The U.S. Department of Transportation’s Federal Transit Administration (FTA) announced $11.6 million to support six transit bus automation research projects that will improve safety, efficiency, and accessibility on the road and in bus maintenance yards.
Examples of projects include strategies for avoiding collisions with pedestrians, improved emergency braking, and precision movement for bus fueling, charging, and maintenance.
“Advancements in technology can go a long way toward creating a safer and more efficient transit system,” said FTA Administrator Nuria Fernandez. “The innovative research projects we are funding represent an important step toward integrating state-of-the-art automation technology into real-world settings, helping transit agencies protect their operators and riders as well as vulnerable road users.”
As part of the programs, recipients will demonstrate technologies that reduce bus collisions, improve facility operations, and improve the accessibility and efficiency of service.
Many of the projects include workforce analysis and training activities to address how automation may impact existing jobs and help operators and maintenance workers develop new skills.
FTA Selects Automation Projects
Among the selected automation projects:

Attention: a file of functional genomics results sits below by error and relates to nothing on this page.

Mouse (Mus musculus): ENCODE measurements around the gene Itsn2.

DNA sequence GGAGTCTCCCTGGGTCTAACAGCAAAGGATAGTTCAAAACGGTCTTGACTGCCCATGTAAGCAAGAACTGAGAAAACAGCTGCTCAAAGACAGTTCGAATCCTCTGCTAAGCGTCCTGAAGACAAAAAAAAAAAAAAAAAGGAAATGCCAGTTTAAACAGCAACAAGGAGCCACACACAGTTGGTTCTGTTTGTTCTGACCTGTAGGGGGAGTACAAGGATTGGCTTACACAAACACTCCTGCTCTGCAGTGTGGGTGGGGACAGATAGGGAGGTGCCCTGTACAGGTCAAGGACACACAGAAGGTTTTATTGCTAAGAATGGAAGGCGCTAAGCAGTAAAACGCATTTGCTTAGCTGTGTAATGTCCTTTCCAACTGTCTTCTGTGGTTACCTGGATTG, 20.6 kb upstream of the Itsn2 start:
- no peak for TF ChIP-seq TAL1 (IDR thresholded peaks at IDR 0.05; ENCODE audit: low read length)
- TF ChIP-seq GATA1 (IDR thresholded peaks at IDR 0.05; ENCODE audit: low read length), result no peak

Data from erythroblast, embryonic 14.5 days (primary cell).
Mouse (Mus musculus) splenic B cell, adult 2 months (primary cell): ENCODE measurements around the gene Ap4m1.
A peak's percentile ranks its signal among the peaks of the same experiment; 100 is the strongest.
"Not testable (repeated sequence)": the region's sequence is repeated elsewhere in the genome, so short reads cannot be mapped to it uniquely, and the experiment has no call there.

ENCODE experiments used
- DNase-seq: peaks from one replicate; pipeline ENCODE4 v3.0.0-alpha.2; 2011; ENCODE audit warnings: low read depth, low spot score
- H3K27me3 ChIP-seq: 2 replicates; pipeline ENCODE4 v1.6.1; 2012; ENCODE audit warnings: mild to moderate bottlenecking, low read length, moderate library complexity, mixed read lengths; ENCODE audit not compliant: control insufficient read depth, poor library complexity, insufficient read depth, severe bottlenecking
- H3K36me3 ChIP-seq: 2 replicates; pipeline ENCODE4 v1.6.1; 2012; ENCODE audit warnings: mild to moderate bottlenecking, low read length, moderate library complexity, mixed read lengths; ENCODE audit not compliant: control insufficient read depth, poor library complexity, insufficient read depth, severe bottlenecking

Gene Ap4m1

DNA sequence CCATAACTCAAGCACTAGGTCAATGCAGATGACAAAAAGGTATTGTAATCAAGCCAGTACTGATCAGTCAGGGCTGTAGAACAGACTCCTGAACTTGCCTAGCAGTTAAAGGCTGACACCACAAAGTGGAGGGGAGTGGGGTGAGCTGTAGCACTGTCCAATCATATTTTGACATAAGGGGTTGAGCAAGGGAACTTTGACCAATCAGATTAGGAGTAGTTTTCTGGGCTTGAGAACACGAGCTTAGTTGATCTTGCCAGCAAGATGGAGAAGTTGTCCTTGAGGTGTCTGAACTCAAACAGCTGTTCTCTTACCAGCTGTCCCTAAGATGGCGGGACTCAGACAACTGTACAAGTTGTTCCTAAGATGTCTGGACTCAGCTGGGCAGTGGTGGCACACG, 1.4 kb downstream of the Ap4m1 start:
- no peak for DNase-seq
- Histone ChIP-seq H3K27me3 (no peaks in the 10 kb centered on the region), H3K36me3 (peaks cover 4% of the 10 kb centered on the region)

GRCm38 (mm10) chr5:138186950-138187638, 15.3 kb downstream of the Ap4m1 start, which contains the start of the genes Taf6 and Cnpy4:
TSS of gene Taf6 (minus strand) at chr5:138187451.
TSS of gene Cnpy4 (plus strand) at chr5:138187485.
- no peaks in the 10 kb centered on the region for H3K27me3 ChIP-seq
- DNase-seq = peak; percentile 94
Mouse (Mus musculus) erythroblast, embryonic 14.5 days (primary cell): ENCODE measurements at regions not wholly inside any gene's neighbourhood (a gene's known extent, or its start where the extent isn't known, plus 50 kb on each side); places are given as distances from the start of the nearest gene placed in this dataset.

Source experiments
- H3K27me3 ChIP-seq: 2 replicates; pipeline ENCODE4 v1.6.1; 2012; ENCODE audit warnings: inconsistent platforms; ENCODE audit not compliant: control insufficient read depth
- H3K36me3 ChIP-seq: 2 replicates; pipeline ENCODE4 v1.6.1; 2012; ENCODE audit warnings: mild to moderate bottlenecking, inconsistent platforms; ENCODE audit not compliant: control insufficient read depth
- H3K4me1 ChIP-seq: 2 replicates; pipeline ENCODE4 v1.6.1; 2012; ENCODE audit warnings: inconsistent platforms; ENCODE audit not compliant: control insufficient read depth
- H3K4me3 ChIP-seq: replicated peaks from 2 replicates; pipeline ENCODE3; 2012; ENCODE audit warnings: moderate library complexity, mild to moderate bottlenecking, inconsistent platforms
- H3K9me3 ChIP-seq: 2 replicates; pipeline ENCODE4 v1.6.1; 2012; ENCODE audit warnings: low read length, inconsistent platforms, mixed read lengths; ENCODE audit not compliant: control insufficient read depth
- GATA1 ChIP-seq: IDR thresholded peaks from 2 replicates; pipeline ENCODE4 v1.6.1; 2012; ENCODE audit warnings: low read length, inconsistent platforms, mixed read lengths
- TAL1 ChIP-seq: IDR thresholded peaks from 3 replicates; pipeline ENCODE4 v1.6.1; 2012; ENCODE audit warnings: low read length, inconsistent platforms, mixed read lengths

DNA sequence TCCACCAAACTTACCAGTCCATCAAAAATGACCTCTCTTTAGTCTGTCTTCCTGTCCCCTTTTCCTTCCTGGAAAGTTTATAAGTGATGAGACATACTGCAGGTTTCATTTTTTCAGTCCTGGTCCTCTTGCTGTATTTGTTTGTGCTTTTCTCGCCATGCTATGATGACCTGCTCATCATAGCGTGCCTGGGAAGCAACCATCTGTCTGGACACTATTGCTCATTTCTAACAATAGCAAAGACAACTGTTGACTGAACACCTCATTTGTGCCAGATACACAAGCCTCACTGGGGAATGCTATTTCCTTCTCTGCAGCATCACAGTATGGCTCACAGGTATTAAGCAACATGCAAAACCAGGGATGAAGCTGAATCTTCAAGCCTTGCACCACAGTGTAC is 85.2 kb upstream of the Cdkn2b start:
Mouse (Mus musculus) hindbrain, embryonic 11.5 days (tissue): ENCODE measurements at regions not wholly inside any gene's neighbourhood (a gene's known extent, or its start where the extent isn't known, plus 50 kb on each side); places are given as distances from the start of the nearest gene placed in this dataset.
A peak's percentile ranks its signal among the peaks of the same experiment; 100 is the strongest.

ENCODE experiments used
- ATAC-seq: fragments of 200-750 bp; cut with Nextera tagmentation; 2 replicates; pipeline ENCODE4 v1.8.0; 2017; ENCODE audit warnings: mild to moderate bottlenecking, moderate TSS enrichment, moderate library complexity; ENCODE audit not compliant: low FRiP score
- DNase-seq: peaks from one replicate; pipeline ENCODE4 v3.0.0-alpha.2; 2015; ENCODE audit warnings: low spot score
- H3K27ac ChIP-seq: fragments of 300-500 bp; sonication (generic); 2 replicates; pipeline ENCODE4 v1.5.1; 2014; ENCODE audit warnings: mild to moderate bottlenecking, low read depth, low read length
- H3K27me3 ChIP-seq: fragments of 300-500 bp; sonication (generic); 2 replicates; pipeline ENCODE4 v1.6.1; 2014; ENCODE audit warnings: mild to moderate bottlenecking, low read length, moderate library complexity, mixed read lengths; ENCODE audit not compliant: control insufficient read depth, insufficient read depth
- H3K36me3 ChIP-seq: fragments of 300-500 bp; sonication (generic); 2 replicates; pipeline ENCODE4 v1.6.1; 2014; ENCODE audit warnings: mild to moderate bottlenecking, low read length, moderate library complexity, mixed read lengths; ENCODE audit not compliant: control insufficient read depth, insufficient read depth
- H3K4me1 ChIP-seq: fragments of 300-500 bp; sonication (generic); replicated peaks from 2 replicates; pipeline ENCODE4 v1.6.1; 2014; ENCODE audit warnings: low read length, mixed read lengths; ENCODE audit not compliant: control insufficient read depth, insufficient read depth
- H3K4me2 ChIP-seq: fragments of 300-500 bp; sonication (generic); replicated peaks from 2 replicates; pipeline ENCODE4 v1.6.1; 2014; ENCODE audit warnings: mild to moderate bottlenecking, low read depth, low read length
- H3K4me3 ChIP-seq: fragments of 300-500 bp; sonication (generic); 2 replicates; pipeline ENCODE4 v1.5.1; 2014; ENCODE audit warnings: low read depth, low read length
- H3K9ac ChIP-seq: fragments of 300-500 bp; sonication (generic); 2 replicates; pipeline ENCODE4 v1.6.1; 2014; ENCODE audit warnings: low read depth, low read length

- CapMetro in Austin, Texas, will receive nearly $950,000 to integrate vehicle automation in an advanced yard management system and run heavy-duty vehicle demonstrations at its operations facility. The project includes a bus automation workforce analysis to address how bus yard automation may impact existing roles and create demand for new positions.
- Connecticut Department of Transportation will receive $2 million to expand an FTA-sponsored transit automation program along the CTfastrak bus rapid transit corridor. The project will incorporate collision avoidance, precision docking assist, and more to enhance safety and accessibility throughout the CTfastrak local bus network.
- The University of Alabama will receive $2 million to test automation technologies for large transit buses using a lab simulation environment and real-world tests to demonstrate the cost-effectiveness and equity impacts of the technology.
- Pinellas Suncoast Transit Authority will receive nearly $893,000 to test retrofitting a bus to operate autonomously. This will allow for routing bus yard tasks to be done more efficiently, such as automated parking and recall.
- Virginia Polytechnic Institute and State University will receive more than $4.5 million to publicly demonstrate and collect data on forward automatic breaking, pedestrian collision avoidance, and more to enhance safety for buses.
- Colorado Department of Transportation will receive more than $1.2 million to demonstrate ADAS technology in three retrofitted buses that serve critical rural transit routes.